Planning officials say the rules would simplify — but not shorten — the review process for large, complicated projects, allowing planners to focus on the merits of a development instead of “the minutiae of navigating through obscure code provisions,” according to a planning department report.

This is way too complicated to throw into that huge pot. We need this today.
– senior city planner Tom Rothmann
The change would create a new, alternative and customizable zoning classification that developers could apply for when building big, “campus-like” projects that don’t fit easily within existing zones.

Instead of having to ask permission to make a long list of adjustments from codes written for simpler developments, developers would make an overarching case for their projects, listing their desired building heights, floor areas and other details and how and why they would differ from current regulations.

Planning officials said that under the alternative process, big developments would still need to be vetted by the city planning commission and approved by the City Council and would also have to submit an environmental impact report, in addition to several other plans not required if the same projects went through the ordinary process.

The alternative zone would be available only to complex projects with three or more buildings that would sit on at least five acres. Ten upcoming projects are believed to be eligible, according to a staff analysis. The planning commission voted 5 to 2 Thursday in favor of the ordinance, which still must be approved by the council.

Officials with Los Angeles World Airports, which includes LAX, Ontario and other local airports, cheered the plan, saying in a letter that the “current archaic and cumbersome zoning code can sometimes serve as an inhibitor to progress” on airport projects. The Valley Industry & Commerce Assn. also voiced its support Thursday, saying L.A. has lacked consistent ways to assess big projects.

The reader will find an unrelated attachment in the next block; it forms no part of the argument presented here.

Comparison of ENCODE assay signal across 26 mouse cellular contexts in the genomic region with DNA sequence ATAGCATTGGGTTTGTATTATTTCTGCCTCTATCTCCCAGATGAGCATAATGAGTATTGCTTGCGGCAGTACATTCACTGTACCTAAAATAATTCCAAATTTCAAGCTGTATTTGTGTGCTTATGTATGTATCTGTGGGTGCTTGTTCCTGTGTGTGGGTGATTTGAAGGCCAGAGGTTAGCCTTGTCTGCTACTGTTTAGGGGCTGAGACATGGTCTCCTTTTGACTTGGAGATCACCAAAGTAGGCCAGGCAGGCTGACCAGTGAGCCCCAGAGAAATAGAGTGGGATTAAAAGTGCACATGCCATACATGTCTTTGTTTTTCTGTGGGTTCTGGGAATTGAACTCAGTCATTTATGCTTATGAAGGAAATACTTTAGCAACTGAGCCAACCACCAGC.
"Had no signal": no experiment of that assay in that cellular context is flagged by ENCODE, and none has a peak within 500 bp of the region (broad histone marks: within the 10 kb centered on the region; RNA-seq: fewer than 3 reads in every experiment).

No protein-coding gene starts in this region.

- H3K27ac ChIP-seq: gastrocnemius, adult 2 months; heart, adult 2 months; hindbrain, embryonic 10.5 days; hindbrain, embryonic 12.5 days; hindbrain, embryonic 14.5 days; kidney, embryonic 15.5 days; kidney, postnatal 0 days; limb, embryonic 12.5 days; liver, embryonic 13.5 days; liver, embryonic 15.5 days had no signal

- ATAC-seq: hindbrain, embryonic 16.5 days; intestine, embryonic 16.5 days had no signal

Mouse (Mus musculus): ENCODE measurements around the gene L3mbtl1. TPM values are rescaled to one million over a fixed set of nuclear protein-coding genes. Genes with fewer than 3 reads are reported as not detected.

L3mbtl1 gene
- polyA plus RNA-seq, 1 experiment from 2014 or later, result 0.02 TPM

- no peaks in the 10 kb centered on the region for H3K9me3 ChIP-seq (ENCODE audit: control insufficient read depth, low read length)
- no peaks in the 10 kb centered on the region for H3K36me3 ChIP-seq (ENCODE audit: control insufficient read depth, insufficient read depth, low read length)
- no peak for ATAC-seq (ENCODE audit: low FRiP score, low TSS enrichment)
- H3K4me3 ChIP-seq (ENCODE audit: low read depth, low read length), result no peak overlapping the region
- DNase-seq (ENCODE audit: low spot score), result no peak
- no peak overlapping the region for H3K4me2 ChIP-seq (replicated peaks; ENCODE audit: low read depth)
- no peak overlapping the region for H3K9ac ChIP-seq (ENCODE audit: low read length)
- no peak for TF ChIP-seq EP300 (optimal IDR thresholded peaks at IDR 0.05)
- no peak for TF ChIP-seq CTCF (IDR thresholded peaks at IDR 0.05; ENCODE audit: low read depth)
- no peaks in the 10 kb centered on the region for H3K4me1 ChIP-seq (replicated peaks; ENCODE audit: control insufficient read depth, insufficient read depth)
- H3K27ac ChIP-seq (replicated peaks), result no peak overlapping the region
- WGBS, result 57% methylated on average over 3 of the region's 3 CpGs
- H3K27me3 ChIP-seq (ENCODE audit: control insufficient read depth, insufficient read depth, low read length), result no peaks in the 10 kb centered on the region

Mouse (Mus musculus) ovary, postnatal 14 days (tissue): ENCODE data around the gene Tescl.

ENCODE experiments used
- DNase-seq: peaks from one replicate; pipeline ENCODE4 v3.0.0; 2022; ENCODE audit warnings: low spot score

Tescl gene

But other groups have pushed against the idea, arguing that the existing plan does too little to protect affordable housing and ensure that communities benefit from big developments.

“The city is creating this entirely new, special program for large developments and promising that it will provide public benefit,” said Doug Smith of Public Counsel, a nonprofit law firm focused on economic-justice issues. “But as it stands, the ordinance doesn’t have all the tools to make sure that occurs.”

Nearly two dozen community groups and nonprofits, including Public Counsel and Strategic Actions for a Just Economy, penned a December letter arguing that the rules should require all such projects to submit plans to minimize or prevent the displacement of poor residents and small businesses and sign development agreements that could spell out community benefits.

They also contend that the new rules would do too little to promote affordable housing. In some cases, they argue, the zoning change could end up discouraging some big projects from seeking a bonus that allows extra density in exchange for more affordable housing, by allowing high density for big projects converted from industrial to residential use.

The proposed new zone “is nothing but an accelerated gentrification ordinance,” Thelmy Perez, coordinator of the L.A. Human Right to Housing Collective, argued before the commission Thursday.